The Message Authentication Code (MAC) is a widely used technique for performing message authentication. HMAC (short for "keyed-Hashing for Message Authentication"), a variation on the MAC algorithm, has emerged as an Internet standard for a variety of applications.
It involves hashing a message with a secret key. As with any MAC, it can be used with standard hash function, such as MD5 or SHA-1, which results in methods such as HMAC-MD5 or HMAC-SHA-1. As with any hashing function, the strength depends on the quality of the hashing function, and the resulting number of code bits.
Message Digest (hash) engine allows direct processing of arbitrary length messages using a variety of hashing algorithms.
Returns a string containing the calculated message digest as lowercase hexits.
HMAC authentication is a shared-secret cryptography method where signatures are generated on the client side and validated by the server in order to authenticate the request.
This helps to authenticate the message. The secret key is known both by the sender and the receiver of the message.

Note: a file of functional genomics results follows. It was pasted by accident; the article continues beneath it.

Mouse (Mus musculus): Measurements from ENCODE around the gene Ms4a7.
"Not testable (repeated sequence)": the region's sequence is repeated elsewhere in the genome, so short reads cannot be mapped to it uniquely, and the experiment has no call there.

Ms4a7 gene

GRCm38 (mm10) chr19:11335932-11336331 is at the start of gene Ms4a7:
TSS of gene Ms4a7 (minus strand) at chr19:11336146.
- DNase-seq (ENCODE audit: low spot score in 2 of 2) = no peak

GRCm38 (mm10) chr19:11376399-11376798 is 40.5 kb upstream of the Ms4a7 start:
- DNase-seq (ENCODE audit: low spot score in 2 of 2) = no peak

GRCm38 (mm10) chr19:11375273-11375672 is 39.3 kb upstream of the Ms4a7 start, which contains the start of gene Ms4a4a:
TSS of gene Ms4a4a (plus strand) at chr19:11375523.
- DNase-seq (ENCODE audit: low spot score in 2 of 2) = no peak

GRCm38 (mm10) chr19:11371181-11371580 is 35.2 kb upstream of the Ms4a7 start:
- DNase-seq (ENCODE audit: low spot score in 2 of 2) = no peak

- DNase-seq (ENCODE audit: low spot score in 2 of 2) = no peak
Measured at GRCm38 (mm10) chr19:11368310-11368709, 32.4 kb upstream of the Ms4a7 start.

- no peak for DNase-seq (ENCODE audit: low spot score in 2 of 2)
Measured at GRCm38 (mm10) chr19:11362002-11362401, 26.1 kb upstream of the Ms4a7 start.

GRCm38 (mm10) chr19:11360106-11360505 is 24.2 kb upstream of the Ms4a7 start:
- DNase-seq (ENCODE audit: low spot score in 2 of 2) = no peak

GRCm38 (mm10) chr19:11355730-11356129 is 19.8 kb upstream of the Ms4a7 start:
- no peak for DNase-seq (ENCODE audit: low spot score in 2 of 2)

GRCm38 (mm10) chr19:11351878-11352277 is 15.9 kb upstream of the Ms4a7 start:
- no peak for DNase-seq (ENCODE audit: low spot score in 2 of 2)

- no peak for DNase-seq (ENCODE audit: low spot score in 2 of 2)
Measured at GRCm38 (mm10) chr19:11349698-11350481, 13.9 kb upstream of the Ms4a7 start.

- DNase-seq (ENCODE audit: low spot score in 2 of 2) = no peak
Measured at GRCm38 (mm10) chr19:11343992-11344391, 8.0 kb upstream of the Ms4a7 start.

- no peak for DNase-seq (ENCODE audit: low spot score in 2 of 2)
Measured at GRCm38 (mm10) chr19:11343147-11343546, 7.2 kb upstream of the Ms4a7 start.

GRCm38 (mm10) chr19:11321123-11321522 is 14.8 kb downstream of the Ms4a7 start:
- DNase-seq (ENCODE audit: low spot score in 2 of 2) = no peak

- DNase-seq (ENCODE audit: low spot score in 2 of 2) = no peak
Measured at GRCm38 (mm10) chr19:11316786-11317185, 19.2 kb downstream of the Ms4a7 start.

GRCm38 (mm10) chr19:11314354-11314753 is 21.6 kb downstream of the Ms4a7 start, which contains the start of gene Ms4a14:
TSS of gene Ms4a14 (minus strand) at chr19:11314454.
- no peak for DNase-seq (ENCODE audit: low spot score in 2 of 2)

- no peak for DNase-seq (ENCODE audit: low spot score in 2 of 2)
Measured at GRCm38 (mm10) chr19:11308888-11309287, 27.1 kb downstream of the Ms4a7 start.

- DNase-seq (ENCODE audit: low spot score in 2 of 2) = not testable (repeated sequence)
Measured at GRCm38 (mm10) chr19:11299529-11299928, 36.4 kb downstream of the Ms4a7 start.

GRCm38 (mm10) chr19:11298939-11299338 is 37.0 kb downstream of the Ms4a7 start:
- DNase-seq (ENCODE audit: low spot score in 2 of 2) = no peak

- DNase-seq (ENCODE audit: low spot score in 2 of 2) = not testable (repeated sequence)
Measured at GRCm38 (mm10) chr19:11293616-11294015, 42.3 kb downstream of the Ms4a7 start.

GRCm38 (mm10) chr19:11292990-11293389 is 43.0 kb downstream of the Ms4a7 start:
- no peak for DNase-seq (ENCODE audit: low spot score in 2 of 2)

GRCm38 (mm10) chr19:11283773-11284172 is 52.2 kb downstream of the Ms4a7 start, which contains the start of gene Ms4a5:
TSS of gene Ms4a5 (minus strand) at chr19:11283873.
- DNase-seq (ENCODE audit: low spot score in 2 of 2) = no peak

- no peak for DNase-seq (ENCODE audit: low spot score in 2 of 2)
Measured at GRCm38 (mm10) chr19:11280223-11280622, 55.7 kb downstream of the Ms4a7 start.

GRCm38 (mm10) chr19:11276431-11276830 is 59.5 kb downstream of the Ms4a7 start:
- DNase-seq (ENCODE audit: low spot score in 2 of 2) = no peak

Essentially HMAC is like a mix between one-way hashing and key based encryption. HMAC security relies on the key size used, and strength of the hash function used for the calculation. The secure hash algorithm is used to provide integrity and you will need a secure cryptographic hash with very specific properties. Cryptography is all about preventing attackers from doing malicious things.
HMAC is used in TLS to generate the key material that is used to create keys for cryptographic use. A pseudo random number generator provides the need function for creating public-private key pair. TLS uses Message Authentication Codes (MACs) to perform message integrity checks and determine whether a message has been altered over the nerwork. TLS uses HMAC, allowing it to work with a wide variety of hash functions; including MD5 and SHA.